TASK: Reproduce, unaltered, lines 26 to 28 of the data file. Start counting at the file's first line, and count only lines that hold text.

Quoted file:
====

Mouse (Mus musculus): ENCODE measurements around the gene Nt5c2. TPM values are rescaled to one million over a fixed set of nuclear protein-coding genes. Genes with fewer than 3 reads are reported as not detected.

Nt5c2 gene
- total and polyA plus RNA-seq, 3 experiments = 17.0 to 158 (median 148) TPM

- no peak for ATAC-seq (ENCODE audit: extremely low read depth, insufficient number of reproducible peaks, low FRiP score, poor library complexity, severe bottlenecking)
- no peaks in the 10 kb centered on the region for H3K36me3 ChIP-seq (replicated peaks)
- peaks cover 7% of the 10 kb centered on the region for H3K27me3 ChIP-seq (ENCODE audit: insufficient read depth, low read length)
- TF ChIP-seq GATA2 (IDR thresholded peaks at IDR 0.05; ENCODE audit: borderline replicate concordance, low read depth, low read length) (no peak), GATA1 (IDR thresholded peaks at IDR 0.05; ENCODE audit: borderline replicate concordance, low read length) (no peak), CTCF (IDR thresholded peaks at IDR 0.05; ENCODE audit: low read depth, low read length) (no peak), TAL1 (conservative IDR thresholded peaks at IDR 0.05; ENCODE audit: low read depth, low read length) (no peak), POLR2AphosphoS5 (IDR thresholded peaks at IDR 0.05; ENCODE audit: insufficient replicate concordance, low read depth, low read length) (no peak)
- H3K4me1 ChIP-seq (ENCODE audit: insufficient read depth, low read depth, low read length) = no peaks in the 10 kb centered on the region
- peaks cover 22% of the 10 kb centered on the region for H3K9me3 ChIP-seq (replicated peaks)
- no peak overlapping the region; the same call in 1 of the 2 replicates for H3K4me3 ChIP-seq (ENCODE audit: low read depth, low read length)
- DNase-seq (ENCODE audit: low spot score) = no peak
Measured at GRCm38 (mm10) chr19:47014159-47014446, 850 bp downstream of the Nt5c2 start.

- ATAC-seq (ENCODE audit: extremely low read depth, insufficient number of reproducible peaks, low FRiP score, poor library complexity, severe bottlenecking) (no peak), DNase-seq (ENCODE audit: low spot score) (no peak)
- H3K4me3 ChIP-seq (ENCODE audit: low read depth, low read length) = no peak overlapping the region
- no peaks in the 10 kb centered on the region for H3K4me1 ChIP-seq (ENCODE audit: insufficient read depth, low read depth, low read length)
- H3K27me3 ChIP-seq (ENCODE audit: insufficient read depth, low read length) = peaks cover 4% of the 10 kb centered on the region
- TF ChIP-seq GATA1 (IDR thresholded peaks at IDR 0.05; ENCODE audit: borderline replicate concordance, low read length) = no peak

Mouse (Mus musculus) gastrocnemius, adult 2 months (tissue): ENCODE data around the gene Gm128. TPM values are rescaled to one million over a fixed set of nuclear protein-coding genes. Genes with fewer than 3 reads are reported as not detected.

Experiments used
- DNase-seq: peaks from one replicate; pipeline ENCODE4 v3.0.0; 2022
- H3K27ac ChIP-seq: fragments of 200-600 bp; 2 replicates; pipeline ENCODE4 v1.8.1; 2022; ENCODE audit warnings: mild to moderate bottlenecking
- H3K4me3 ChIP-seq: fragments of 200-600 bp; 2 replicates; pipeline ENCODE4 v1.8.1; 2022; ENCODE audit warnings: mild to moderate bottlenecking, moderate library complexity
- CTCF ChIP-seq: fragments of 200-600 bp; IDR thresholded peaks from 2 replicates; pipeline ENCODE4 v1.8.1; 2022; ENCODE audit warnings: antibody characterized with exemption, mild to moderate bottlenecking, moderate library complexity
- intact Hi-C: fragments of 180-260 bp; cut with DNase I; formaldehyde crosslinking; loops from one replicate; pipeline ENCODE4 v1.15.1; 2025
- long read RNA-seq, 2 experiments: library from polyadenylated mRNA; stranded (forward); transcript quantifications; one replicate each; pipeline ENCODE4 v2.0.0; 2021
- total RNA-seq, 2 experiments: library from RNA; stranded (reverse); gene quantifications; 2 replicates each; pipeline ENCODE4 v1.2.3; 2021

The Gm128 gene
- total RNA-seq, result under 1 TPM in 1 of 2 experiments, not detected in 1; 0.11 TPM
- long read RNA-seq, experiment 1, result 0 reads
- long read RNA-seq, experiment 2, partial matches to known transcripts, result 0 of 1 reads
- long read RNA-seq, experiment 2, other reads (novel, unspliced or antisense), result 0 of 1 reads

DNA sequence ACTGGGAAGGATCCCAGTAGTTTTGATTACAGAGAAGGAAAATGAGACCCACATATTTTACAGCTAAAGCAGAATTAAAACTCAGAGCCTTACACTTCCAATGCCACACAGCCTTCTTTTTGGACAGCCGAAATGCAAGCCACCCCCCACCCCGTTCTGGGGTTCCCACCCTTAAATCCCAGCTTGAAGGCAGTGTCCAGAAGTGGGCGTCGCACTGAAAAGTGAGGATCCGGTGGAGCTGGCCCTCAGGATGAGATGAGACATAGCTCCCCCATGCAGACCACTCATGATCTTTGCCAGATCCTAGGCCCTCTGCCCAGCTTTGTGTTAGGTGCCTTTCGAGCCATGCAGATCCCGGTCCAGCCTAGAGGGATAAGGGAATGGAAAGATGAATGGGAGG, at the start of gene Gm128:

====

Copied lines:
- total RNA-seq, 2 experiments: library from RNA; stranded (reverse); gene quantifications; 2 replicates each; pipeline ENCODE4 v1.2.3; 2021

The Gm128 gene
- total RNA-seq, result under 1 TPM in 1 of 2 experiments, not detected in 1; 0.11 TPM